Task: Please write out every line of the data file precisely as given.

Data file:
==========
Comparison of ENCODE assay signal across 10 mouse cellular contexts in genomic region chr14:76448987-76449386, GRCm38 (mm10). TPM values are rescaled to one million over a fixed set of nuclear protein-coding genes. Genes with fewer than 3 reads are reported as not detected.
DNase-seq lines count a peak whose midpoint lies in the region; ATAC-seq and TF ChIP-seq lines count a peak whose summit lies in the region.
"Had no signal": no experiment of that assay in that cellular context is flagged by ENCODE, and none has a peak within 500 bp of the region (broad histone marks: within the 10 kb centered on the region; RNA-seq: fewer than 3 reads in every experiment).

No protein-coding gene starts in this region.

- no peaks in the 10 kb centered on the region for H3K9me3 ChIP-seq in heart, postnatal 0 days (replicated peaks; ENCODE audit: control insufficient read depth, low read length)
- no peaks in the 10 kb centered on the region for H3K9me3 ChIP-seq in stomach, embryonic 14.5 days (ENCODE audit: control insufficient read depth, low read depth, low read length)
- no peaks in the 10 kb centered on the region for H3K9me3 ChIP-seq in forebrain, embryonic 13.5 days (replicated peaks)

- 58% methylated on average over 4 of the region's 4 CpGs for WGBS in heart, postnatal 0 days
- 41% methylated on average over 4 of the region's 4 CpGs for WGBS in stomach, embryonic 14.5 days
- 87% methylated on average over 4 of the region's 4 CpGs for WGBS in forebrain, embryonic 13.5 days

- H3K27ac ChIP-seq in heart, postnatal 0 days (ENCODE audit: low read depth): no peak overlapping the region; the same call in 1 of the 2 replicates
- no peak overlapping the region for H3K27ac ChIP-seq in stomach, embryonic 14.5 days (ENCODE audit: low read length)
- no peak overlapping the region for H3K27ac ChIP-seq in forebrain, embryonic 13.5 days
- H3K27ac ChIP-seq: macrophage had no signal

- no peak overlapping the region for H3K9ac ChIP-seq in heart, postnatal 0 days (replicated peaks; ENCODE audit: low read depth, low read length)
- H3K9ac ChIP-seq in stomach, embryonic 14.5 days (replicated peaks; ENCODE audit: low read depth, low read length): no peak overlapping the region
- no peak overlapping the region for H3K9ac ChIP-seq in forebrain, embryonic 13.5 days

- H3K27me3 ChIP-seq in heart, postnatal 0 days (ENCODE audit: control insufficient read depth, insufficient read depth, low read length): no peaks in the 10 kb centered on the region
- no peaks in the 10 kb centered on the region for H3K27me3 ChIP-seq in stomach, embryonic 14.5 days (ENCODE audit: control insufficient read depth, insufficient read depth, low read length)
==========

Comparison of ENCODE assay signal across 10 mouse cellular contexts in genomic region chr14:76448987-76449386, GRCm38 (mm10). TPM values are rescaled to one million over a fixed set of nuclear protein-coding genes. Genes with fewer than 3 reads are reported as not detected.
DNase-seq lines count a peak whose midpoint lies in the region; ATAC-seq and TF ChIP-seq lines count a peak whose summit lies in the region.
"Had no signal": no experiment of that assay in that cellular context is flagged by ENCODE, and none has a peak within 500 bp of the region (broad histone marks: within the 10 kb centered on the region; RNA-seq: fewer than 3 reads in every experiment).

No protein-coding gene starts in this region.

- no peaks in the 10 kb centered on the region for H3K9me3 ChIP-seq in heart, postnatal 0 days (replicated peaks; ENCODE audit: control insufficient read depth, low read length)
- no peaks in the 10 kb centered on the region for H3K9me3 ChIP-seq in stomach, embryonic 14.5 days (ENCODE audit: control insufficient read depth, low read depth, low read length)
- no peaks in the 10 kb centered on the region for H3K9me3 ChIP-seq in forebrain, embryonic 13.5 days (replicated peaks)

- 58% methylated on average over 4 of the region's 4 CpGs for WGBS in heart, postnatal 0 days
- 41% methylated on average over 4 of the region's 4 CpGs for WGBS in stomach, embryonic 14.5 days
- 87% methylated on average over 4 of the region's 4 CpGs for WGBS in forebrain, embryonic 13.5 days

- H3K27ac ChIP-seq in heart, postnatal 0 days (ENCODE audit: low read depth): no peak overlapping the region; the same call in 1 of the 2 replicates
- no peak overlapping the region for H3K27ac ChIP-seq in stomach, embryonic 14.5 days (ENCODE audit: low read length)
- no peak overlapping the region for H3K27ac ChIP-seq in forebrain, embryonic 13.5 days
- H3K27ac ChIP-seq: macrophage had no signal

- no peak overlapping the region for H3K9ac ChIP-seq in heart, postnatal 0 days (replicated peaks; ENCODE audit: low read depth, low read length)
- H3K9ac ChIP-seq in stomach, embryonic 14.5 days (replicated peaks; ENCODE audit: low read depth, low read length): no peak overlapping the region
- no peak overlapping the region for H3K9ac ChIP-seq in forebrain, embryonic 13.5 days

- H3K27me3 ChIP-seq in heart, postnatal 0 days (ENCODE audit: control insufficient read depth, insufficient read depth, low read length): no peaks in the 10 kb centered on the region
- no peaks in the 10 kb centered on the region for H3K27me3 ChIP-seq in stomach, embryonic 14.5 days (ENCODE audit: control insufficient read depth, insufficient read depth, low read length)